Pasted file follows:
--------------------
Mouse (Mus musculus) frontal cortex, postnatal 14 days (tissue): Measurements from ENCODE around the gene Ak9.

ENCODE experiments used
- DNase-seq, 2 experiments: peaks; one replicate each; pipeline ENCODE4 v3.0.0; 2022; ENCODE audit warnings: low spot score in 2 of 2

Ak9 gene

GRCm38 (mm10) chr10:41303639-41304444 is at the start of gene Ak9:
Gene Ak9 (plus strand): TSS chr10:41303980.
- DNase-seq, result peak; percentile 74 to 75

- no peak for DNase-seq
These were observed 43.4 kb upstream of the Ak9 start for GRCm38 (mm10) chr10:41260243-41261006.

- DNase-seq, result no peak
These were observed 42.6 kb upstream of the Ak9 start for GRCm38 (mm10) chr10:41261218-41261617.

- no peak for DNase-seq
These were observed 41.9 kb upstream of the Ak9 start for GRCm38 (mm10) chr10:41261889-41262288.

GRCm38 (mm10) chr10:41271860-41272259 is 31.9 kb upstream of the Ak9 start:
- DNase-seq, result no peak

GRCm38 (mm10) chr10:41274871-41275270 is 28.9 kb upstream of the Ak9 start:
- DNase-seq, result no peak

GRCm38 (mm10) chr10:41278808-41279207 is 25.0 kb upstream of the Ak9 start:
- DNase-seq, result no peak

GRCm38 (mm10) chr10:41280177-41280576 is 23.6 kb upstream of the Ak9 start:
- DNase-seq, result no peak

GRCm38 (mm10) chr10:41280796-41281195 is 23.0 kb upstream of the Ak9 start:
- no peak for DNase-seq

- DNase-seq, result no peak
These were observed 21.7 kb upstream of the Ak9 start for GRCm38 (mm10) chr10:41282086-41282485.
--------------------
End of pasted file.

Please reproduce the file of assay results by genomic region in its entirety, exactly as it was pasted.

Mouse (Mus musculus) frontal cortex, postnatal 14 days (tissue): Measurements from ENCODE around the gene Ak9.

ENCODE experiments used
- DNase-seq, 2 experiments: peaks; one replicate each; pipeline ENCODE4 v3.0.0; 2022; ENCODE audit warnings: low spot score in 2 of 2

Ak9 gene

GRCm38 (mm10) chr10:41303639-41304444 is at the start of gene Ak9:
Gene Ak9 (plus strand): TSS chr10:41303980.
- DNase-seq, result peak; percentile 74 to 75

- no peak for DNase-seq
These were observed 43.4 kb upstream of the Ak9 start for GRCm38 (mm10) chr10:41260243-41261006.

- DNase-seq, result no peak
These were observed 42.6 kb upstream of the Ak9 start for GRCm38 (mm10) chr10:41261218-41261617.

- no peak for DNase-seq
These were observed 41.9 kb upstream of the Ak9 start for GRCm38 (mm10) chr10:41261889-41262288.

GRCm38 (mm10) chr10:41271860-41272259 is 31.9 kb upstream of the Ak9 start:
- DNase-seq, result no peak

GRCm38 (mm10) chr10:41274871-41275270 is 28.9 kb upstream of the Ak9 start:
- DNase-seq, result no peak

GRCm38 (mm10) chr10:41278808-41279207 is 25.0 kb upstream of the Ak9 start:
- DNase-seq, result no peak

GRCm38 (mm10) chr10:41280177-41280576 is 23.6 kb upstream of the Ak9 start:
- DNase-seq, result no peak

GRCm38 (mm10) chr10:41280796-41281195 is 23.0 kb upstream of the Ak9 start:
- no peak for DNase-seq

- DNase-seq, result no peak
These were observed 21.7 kb upstream of the Ak9 start for GRCm38 (mm10) chr10:41282086-41282485.